The discrimination of the colored troops really hit the 54th when they reached Port Royal Island .They were set to be a manual labor troop not a combat troop like they had hoped. The only action the men saw was when Colonel James Montgomery took them on an expedition with a troop of colored volunteers; they went to raid a small town called Darien. The movie portrayed this expedition pretty accurately. Darien was a small town and there were only a few people who still lived there. Montgomery’s troops forage for supplies, and when they found furniture or goods they thought they could sell or use, they would take those. Often time stolen goods would end up in officers’ quarters or back up North to sell. It was Montgomery’s soldiers that did all of the raiding, however when they were done Montgomery ordered Shaw to have some men set fire to some of the buildings. Shaw had to obey the orders because Montgomery had a higher rank. In the film Shaw was very upset and felt horribly guilty commanding him men to start the fire. His anger and guilt in reality were shown in the letters he wrote his wife Annie, “being bound by the rules of regular warfare….but that makes it none the less revolting to wreak our vengeance on the innocent and defenseless.”[Hut02] It wasn’t until after the raid at Darien that Shaw learned that Montgomery was acting on the orders of his superior General David Hunter. In the film, Shaw’s wife Annie was never mentioned. She was a big part of Shaw’s life and the letters that were sent to her have played a key part in letting historians know what actually happened during the time Shaw spend with the 54th. The movie also portrays Montgomery as being the bad guy when in reality he was following orders.
The battle scenes at the end of Glory were probably the most accurate. The 54th got their first chance to fight July 16 1863 alongside white troops on James Island. That night they went to Morris Island where battle lines were beginning to form for the attack on Fort Wagner. Although there were tired and worn out the 54th was determined to fight. General Strong heard how brave the 54th was and asked Shaw if they would like to take the lead on the attack on Fort Wagner. Shaw and his men agreed. There were 600 men form the 54th that were split up in to two groups. Company A lined up on the left and Company B lined up on the right. At dusk Strong addressed the men of both companies. He pointed to the man who was carrying the colors and said “If this man should fall, who will pick up the flag?” Shaw raised his hand and turned to his men and gave them a few words of inspiration. As they charged the fort Confederate soldiers threw grenades, shot cannons and guns at the Union Army and men fell left and right. The men were able, charged the fort with Shaw. Shaw made it all the way to a parapet before he was killed. The battle at Fort Wagner was a tragic loss for the 54th and the Union army in general; they lost 1,515 soldiers. Although they fought gallantly, the battle was a victory for the Confederacy.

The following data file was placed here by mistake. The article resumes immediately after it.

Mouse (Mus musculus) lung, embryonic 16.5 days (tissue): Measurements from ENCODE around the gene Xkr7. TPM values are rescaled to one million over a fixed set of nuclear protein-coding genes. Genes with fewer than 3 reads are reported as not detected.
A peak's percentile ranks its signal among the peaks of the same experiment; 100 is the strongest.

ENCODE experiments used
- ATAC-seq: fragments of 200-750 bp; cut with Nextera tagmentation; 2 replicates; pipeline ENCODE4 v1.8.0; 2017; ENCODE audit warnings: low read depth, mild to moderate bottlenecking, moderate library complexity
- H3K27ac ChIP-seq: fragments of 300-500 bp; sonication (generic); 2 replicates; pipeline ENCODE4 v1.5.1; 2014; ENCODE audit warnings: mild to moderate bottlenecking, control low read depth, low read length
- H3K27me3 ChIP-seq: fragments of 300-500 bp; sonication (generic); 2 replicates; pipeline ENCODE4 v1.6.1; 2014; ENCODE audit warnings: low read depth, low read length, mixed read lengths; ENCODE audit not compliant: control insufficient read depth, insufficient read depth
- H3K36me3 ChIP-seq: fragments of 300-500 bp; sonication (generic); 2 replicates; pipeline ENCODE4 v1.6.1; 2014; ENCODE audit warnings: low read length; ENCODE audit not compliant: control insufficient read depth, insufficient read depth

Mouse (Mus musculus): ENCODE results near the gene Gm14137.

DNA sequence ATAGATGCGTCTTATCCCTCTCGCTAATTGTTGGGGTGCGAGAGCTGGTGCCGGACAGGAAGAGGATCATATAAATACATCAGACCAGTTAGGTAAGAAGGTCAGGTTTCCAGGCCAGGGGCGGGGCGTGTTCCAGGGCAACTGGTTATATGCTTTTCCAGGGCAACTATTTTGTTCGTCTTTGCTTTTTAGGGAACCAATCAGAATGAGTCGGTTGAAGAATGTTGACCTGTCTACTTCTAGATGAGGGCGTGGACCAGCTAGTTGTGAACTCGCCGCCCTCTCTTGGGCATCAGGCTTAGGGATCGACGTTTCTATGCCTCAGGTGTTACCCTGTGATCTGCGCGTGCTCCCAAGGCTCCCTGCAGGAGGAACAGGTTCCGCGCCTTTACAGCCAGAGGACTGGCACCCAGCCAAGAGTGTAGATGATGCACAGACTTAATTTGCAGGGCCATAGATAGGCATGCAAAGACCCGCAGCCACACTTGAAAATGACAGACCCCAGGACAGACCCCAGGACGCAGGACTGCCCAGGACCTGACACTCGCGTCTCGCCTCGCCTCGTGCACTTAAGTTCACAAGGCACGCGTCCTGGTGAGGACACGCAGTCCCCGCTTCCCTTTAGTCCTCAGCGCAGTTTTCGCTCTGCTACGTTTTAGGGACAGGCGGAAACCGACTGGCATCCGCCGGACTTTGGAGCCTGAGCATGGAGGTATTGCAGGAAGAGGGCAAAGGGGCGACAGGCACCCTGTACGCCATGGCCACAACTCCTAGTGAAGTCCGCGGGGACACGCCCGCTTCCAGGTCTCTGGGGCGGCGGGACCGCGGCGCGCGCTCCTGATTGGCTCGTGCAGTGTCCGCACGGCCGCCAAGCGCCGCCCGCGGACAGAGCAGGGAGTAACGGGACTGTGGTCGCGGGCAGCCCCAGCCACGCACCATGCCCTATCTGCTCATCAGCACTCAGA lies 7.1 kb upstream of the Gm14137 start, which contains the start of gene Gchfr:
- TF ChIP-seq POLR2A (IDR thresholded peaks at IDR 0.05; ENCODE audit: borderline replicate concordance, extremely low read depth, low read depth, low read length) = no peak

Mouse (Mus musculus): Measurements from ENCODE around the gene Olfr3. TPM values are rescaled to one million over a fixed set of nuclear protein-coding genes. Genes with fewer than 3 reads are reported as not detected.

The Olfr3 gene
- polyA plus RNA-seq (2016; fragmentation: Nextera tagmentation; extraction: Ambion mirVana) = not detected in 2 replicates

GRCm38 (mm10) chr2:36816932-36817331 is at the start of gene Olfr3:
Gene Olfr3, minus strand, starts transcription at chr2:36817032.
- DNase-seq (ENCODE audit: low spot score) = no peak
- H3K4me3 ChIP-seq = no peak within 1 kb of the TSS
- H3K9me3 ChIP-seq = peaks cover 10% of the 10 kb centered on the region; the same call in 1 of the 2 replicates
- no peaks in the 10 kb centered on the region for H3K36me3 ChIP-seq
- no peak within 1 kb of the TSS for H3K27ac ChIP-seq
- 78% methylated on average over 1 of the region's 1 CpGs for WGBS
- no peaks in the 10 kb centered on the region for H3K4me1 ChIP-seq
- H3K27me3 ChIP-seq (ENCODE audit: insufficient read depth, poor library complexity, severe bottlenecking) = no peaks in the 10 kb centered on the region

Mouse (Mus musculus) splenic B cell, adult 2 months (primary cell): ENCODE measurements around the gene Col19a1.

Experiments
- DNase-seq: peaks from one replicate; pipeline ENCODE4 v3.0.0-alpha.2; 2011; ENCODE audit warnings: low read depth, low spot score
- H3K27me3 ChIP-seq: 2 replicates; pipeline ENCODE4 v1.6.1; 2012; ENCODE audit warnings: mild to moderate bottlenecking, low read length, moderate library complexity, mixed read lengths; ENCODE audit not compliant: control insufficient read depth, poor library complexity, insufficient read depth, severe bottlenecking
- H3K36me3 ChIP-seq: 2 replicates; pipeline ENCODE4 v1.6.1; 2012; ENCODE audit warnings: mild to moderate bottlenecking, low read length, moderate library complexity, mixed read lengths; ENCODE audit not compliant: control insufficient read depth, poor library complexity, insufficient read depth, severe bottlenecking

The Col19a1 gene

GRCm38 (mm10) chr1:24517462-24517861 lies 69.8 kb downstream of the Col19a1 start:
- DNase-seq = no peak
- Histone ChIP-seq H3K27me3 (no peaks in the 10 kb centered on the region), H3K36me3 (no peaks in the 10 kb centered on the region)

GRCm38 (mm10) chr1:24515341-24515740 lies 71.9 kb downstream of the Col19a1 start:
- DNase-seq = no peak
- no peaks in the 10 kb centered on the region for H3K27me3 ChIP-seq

The major differences in the film in the battle scenes were, the 54th did fight for the first time on the 16th but they didn’t fight alongside white troops. They fought the battle on James Island alone. When they reach Fort Wagner, Shaw wasn’t asked by Strong if he would like to lead the attack he volunteered to do it. And he told Strong how brave his men were. Shaw was the one who said “If this man should fall who will take the flag?” There are minor differences but differences none the less.
For the most part I found Glory to be fairly accurate in relation to my research. As I stated before, there were some elaboration on things like relationships, and people. For example Cpl. Thomas Searles was a main character in the movie, he was one of Shaws best friends. However he is a fictional character along with Maj. Cabot Forbes and Pvt. Trip. They were all very interesting characters and they all provide different views on the 54th. The character that was the most impressive was Robert Gould Shaw. He was portrayed the way he is in text books, articles, and other historically based movies. Shaw was represented as being a honest man, and great leader who didn’t see the color of peoples’ skin but their ability to be a soldier. The film followed the time line of events very closely from the formation of the infantry to the battle at Fort Wagner. And to make it even better the events are relatively accurate. I think that the movie does a great job of representing the first black regiment, the 54th Massachusetts. As well as the events that unfolded before them.